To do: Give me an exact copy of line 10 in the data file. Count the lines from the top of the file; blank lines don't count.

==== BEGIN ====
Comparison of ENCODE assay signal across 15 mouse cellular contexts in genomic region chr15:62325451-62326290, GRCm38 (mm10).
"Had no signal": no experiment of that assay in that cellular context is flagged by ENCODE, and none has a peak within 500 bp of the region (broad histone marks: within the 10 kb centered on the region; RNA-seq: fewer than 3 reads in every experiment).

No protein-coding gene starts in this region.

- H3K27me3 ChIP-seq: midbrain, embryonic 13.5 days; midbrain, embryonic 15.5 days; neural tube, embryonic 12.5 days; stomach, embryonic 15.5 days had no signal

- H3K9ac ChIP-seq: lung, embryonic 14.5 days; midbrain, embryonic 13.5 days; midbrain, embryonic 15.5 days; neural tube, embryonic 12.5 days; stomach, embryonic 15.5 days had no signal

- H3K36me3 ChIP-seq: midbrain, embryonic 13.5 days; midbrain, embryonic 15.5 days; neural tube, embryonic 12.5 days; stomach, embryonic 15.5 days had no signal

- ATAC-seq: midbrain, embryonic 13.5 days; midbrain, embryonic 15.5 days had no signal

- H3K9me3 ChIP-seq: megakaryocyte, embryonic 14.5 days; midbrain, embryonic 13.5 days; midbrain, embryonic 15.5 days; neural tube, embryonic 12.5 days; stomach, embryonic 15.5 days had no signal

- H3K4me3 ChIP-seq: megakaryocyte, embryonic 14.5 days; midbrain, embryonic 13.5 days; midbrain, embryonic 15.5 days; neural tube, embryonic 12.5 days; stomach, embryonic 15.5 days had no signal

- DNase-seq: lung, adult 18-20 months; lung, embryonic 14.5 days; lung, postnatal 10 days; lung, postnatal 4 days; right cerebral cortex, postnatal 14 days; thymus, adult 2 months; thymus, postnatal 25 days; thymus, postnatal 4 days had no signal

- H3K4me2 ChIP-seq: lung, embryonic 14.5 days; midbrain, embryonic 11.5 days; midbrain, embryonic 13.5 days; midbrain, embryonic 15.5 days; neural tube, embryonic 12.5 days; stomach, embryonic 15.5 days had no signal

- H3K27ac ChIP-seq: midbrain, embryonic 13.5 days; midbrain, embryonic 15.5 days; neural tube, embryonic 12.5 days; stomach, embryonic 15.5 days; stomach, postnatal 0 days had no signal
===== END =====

- DNase-seq: lung, adult 18-20 months; lung, embryonic 14.5 days; lung, postnatal 10 days; lung, postnatal 4 days; right cerebral cortex, postnatal 14 days; thymus, adult 2 months; thymus, postnatal 25 days; thymus, postnatal 4 days had no signal